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Over the years I've heard various estimates for the average number of exploitable bugs per thousand lines of code, a common figure being one exploitable bug per thousand lines of code. A Google search gives some much lower figures like 0.020 and 0.048 on one hand but also very high figures like 5 to 50. All these numbers are for code that hasn;t been reviewed nor tested for security.

Have any serious empirical studies been done on this subject? Such a study could be done based on well reviewed open source software by checking how many security holes have been reported over the years. If not, where do these numbers come from?

  • There is a DARPA study looking at IPS systems and similar. Look at Mudge's 2011 DEF CON talk. – ewanm89 Oct 4 '12 at 22:52
  • Defcon or Blackhat? I was at Mudge's Blackhat 2011 keynote in which he gave the apocryphal "one exploitable bug per thousand lines of code" but I don't recall him backing this statement with substantial research. – David Wachtfogel Oct 5 '12 at 5:04
  • I think he gave the same speech at both though it wasn't part of the keynote at DEF CON anyway the archives for both are public. And as for the research, one should go and checking the slides and the notes from the archives. – ewanm89 Oct 5 '12 at 10:17
  • This largely uncited wikipedia article seems thing there is but the lack of references is a little concerning: en.wikipedia.org/wiki/… – Andy Smith Oct 5 '12 at 11:55
  • In truth, if you found an answer for this global statistic, it would really be meaningless, absent any context. New programmers, or senior? Big companies, or small? Focus on secure coding? Technology and languages? SDL frameworks? and more. What would make more sense, and easier to do (after some prep work), is calculate this number for your own organization. – AviD Oct 12 '12 at 13:43
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Any number you get is going to be fairly meaningless -- some factors to consider:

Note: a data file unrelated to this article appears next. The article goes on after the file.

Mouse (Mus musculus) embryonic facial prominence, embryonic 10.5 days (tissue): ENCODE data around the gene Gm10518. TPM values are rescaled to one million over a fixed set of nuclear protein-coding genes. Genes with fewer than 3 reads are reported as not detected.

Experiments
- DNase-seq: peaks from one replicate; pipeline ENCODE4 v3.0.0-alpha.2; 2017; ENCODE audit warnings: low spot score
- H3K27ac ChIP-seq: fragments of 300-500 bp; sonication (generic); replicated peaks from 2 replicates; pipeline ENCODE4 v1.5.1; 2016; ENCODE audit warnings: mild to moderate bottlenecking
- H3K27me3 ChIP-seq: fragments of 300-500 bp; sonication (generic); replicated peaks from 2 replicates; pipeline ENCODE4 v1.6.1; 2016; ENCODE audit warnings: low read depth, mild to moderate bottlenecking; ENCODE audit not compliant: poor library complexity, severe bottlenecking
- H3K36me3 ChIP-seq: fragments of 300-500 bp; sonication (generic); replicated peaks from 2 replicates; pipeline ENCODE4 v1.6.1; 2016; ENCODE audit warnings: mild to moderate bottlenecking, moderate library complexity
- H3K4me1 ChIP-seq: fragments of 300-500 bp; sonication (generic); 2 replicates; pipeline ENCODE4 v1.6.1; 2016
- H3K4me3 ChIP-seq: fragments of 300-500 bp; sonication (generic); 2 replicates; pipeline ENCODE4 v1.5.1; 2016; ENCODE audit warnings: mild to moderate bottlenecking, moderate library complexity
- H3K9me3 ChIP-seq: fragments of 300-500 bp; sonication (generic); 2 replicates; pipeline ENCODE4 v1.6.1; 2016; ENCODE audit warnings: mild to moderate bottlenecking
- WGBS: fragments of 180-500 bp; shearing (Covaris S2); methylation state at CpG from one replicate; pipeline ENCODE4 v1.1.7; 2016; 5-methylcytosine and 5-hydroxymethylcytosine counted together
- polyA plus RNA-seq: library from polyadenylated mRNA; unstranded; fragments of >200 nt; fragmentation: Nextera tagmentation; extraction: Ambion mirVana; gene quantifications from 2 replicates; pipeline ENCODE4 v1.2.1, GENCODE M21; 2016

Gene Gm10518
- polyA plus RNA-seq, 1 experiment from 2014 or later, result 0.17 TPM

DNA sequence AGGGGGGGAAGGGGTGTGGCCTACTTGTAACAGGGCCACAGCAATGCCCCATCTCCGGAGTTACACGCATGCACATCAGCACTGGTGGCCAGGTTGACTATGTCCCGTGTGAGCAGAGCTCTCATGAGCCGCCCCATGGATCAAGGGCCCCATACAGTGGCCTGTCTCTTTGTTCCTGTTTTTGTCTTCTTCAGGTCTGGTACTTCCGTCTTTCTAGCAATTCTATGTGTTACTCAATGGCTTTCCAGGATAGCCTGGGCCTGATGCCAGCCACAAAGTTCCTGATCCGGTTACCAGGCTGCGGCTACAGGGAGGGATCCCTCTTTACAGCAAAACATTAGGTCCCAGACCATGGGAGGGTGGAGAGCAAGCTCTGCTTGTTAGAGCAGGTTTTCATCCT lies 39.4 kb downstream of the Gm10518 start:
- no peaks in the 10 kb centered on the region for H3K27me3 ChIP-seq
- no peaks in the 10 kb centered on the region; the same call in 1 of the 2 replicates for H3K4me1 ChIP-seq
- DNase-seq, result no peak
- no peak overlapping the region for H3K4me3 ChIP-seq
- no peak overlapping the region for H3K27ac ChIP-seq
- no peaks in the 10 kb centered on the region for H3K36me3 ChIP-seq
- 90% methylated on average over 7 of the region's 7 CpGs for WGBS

• Programming Language - Some languages let you do very unsafe things; e.g., C makes you directly allocate memory, do pointer arithmetic, has null terminated strings, so introduces many potential security flaws that safer (but slightly slower) languages like ruby/python do not allow. Purpose of application? What type of coder/code review?

  • Type of Application - if a non-malicious programmer writes a relatively complex angry bird type game in Java (not using unsafe module), there a very good chance there aren't any "exploitable" bugs -- especially after testing; with the possible exception of being able to crash the program. A web application in PHP written by amateurs, has a good chance of having various exploitable flaws (SQL injection, cross-site scripting, bad session management, weak hashing, remote file inclusion, etc.).

  • Programmer expertise at writing secure code. If you hire a high school student with no past experience to code up some web application, there's a reasonable chance they'll be major flaws.

Furthermore, counting the number of "exploitable" bugs is not a straightforward task either; if finding bugs was straightforward they'd be removed in code review. Sometimes many bugs only arise due to subtle race conditions or complex interactions among programs/libraries.

However, if you take open-source projects, its fairly easy to find a count of LoC at ohloh.net and a count of "exploitable" vulnerabilities at cvedetails.com (I arbitrarily defined 'exploitable' as CVSS over 7). I randomly decided to look at some web browsers, programming languages, and web frameworks and found:

Web Browsers:

open source programming languages:

Web Frameworks:

So again for these specific major programming projects (likely written by expert programmers) found rates of major exploitable vulnerabilities at a rate of 0.003 to 0.08 per 1000 LoC. (Or 1 per 12 500 - 300 000 LoC). I would necessarily extrapolate to non major open source projects.

  • Great answer. Looking at these numbers and the numbers from the Discretix log and SecurityWeek article cited in the question, it seems that the rate is somewhere between two and eight exploitable bugs per 100K LoC. The fact that django and python have much less bugs reported may be an indication that they haven't been reviewed enough. – David Wachtfogel Oct 6 '12 at 17:00
  • @DavidWachtfogel That there are similarly many LoC for django as for Ruby on Rails suggests that they should have been reviewed similarly well, but I did not find robust non-FOSS usage statistics, so it’s hard to define the reliability of the numbers. Do you have usage statistics for django vs. rails? – Arne Babenhauserheide Mar 11 '15 at 10:36
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As someone who security tests web apps for fun and profit the security defects per thousand lines is way higher in common open source web apps than the 0.08 figure quoted. Presumably the issue is CVEs record only security defects found and reported via the relevant channels, you need metrics where the code has undergone systematic reviews so that at least low hanging security defects have been detected, otherwise what you are measuring is some fraction of the testing effort.

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